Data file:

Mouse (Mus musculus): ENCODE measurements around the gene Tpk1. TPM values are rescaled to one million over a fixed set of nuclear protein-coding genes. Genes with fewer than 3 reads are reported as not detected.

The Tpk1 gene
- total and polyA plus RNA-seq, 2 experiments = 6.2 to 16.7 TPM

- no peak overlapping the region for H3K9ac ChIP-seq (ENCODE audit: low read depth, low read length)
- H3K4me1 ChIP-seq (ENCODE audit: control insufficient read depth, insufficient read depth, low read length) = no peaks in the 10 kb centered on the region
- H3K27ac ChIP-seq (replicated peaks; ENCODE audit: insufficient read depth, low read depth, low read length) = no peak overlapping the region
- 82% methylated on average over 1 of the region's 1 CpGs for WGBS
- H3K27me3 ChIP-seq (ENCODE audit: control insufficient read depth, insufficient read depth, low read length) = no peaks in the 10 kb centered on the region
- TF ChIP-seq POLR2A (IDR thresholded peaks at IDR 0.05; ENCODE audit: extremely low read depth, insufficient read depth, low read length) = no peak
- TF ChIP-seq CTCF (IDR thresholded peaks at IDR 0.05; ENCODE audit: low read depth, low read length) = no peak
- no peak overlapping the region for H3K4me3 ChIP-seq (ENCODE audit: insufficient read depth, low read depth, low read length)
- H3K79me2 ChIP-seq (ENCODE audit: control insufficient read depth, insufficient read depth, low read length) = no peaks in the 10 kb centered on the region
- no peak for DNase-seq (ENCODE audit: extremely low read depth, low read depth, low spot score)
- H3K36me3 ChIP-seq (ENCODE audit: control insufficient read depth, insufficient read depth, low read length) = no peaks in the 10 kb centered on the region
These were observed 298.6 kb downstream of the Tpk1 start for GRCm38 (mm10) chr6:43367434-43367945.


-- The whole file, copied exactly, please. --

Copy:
Mouse (Mus musculus): ENCODE measurements around the gene Tpk1. TPM values are rescaled to one million over a fixed set of nuclear protein-coding genes. Genes with fewer than 3 reads are reported as not detected.

The Tpk1 gene
- total and polyA plus RNA-seq, 2 experiments = 6.2 to 16.7 TPM

- no peak overlapping the region for H3K9ac ChIP-seq (ENCODE audit: low read depth, low read length)
- H3K4me1 ChIP-seq (ENCODE audit: control insufficient read depth, insufficient read depth, low read length) = no peaks in the 10 kb centered on the region
- H3K27ac ChIP-seq (replicated peaks; ENCODE audit: insufficient read depth, low read depth, low read length) = no peak overlapping the region
- 82% methylated on average over 1 of the region's 1 CpGs for WGBS
- H3K27me3 ChIP-seq (ENCODE audit: control insufficient read depth, insufficient read depth, low read length) = no peaks in the 10 kb centered on the region
- TF ChIP-seq POLR2A (IDR thresholded peaks at IDR 0.05; ENCODE audit: extremely low read depth, insufficient read depth, low read length) = no peak
- TF ChIP-seq CTCF (IDR thresholded peaks at IDR 0.05; ENCODE audit: low read depth, low read length) = no peak
- no peak overlapping the region for H3K4me3 ChIP-seq (ENCODE audit: insufficient read depth, low read depth, low read length)
- H3K79me2 ChIP-seq (ENCODE audit: control insufficient read depth, insufficient read depth, low read length) = no peaks in the 10 kb centered on the region
- no peak for DNase-seq (ENCODE audit: extremely low read depth, low read depth, low spot score)
- H3K36me3 ChIP-seq (ENCODE audit: control insufficient read depth, insufficient read depth, low read length) = no peaks in the 10 kb centered on the region
These were observed 298.6 kb downstream of the Tpk1 start for GRCm38 (mm10) chr6:43367434-43367945.